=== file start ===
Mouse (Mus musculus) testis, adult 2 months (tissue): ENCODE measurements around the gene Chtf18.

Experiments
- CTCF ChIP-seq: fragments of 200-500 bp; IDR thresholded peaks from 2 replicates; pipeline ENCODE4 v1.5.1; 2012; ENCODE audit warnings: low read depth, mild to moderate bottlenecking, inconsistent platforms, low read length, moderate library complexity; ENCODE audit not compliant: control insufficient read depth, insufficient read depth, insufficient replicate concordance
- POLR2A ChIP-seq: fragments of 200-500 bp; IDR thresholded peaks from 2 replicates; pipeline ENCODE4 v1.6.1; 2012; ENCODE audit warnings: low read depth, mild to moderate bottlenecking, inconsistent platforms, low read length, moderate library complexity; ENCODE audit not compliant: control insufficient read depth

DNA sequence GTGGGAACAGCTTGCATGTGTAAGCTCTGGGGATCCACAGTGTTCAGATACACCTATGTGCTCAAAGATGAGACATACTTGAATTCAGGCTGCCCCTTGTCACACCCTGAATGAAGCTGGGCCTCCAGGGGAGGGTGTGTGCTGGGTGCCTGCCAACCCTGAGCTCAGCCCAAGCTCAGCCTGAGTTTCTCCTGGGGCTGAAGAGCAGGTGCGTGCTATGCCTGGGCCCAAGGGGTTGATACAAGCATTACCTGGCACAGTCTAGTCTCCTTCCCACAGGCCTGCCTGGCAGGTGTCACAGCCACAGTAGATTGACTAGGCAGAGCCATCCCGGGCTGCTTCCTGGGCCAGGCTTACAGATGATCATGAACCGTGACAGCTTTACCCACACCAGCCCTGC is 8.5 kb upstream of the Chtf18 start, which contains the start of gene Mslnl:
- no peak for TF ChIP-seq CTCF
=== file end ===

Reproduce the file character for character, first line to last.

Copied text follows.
Mouse (Mus musculus) testis, adult 2 months (tissue): ENCODE measurements around the gene Chtf18.

Experiments
- CTCF ChIP-seq: fragments of 200-500 bp; IDR thresholded peaks from 2 replicates; pipeline ENCODE4 v1.5.1; 2012; ENCODE audit warnings: low read depth, mild to moderate bottlenecking, inconsistent platforms, low read length, moderate library complexity; ENCODE audit not compliant: control insufficient read depth, insufficient read depth, insufficient replicate concordance
- POLR2A ChIP-seq: fragments of 200-500 bp; IDR thresholded peaks from 2 replicates; pipeline ENCODE4 v1.6.1; 2012; ENCODE audit warnings: low read depth, mild to moderate bottlenecking, inconsistent platforms, low read length, moderate library complexity; ENCODE audit not compliant: control insufficient read depth

DNA sequence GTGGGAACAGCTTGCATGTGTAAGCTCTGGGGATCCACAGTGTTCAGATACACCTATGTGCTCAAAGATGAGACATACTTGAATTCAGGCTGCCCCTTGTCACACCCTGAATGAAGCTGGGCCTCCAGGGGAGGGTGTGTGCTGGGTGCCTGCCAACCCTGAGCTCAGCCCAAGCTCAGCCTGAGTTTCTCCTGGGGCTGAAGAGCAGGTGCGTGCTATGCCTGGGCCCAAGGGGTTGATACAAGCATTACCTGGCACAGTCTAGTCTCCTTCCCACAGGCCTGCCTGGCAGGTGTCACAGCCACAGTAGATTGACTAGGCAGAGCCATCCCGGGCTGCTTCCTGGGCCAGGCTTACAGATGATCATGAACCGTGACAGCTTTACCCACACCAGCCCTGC is 8.5 kb upstream of the Chtf18 start, which contains the start of gene Mslnl:
- no peak for TF ChIP-seq CTCF